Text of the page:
Today’s world relies heavily on the use of different metal components – their production and machining acts as a driving force for a variety of fields in contemporary science and engineering. One of the key technological challenges regarding the quality of the produced metal parts, is to effectively reduce the residual stresses introduced to the material during production. As an alternative to the traditional and very costly methods, the use of mechanical vibrations - relying on the component’s resonant behaviour to achieve residual stress relief - is gaining popularity. Academic professionals constantly debate and have not come to an agreement regarding the application and physical backgroud of the process, while at the same time it is widely applied in industry and frequently researched – both with mixed success. An especially disputed field of vibratory stress relief is its applicability to cast iron parts, which will be the central topic of this thesis, with the aim of designing the necessary equipment and process needed for successful application.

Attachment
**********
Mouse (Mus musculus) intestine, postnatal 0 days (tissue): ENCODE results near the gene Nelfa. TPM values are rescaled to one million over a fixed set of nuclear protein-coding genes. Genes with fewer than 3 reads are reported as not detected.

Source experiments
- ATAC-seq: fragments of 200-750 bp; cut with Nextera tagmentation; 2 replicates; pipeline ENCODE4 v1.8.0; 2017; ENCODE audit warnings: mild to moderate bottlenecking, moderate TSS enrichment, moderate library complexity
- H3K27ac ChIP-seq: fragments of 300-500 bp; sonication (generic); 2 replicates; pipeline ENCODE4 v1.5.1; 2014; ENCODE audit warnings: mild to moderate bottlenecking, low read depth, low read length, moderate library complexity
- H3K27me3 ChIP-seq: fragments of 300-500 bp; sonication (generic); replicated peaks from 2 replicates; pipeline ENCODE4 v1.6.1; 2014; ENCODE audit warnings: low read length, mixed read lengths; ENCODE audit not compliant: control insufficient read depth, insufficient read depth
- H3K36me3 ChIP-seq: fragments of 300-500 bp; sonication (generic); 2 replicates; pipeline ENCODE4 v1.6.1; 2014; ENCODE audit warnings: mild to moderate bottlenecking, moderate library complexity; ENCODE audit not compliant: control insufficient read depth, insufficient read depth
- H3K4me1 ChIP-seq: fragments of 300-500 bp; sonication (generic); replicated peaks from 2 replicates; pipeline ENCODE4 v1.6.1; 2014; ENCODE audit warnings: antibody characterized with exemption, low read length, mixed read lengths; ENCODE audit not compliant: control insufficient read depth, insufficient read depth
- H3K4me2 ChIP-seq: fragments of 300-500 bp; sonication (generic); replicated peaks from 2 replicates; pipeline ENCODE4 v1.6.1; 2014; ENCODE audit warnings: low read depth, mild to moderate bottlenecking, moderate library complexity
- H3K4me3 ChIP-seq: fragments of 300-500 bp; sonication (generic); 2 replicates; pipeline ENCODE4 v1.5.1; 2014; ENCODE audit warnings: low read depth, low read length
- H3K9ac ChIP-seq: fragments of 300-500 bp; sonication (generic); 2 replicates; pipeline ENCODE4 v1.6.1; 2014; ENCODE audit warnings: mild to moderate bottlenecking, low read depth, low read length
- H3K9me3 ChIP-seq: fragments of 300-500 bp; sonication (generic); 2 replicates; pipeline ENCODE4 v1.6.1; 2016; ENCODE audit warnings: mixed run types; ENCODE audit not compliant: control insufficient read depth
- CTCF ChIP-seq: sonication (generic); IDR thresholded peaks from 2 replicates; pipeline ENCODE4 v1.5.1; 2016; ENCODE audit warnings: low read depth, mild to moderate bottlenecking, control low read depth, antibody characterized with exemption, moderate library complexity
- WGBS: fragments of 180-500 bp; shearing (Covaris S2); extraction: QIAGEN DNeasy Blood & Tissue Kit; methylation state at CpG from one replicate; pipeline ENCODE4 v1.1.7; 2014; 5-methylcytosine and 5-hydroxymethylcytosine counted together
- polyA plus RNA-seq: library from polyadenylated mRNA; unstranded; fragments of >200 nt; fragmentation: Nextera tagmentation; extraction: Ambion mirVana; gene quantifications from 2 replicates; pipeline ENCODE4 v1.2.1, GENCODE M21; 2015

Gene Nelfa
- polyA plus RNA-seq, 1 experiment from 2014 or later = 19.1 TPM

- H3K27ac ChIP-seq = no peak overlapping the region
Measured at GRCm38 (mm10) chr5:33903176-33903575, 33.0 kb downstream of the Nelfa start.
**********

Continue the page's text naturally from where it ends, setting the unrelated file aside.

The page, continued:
The present thesis approaches the problem from the viewpoint of vibrational acoustics. Based upon the theoretical background of the underlying phenomena found in today’s literature, we implement mechanical finite element simulations, and back up the result with corresponding measurements. By modelling the vibrational behaviour and the frequency-dependent displacement, acceleration and mechanical stresses induced in the selected part by application of specified external forces, and comparing the data to those gained from measurements, we attain valuable experience to rely upon in the design of the necessary equipment and operating algorithm.
We demonstrate for castings the phenomenon of decreasing resonance frequencies seen in the force-acceleration transmission function during treatment, which according to the relevant literature is associated with the reduction of residual stresses. For the already machined parts subject to measurement, both the mentioned changes regarding the transmission functions and the reduction of deformations introduced during heat treatment were found to be of significant magnitude. According to the FEM simulations performed, the induced mechanical stresses corresponding to the applied force were at level with those suggested by sources mentioning „local plasticity” as an underlying physical process.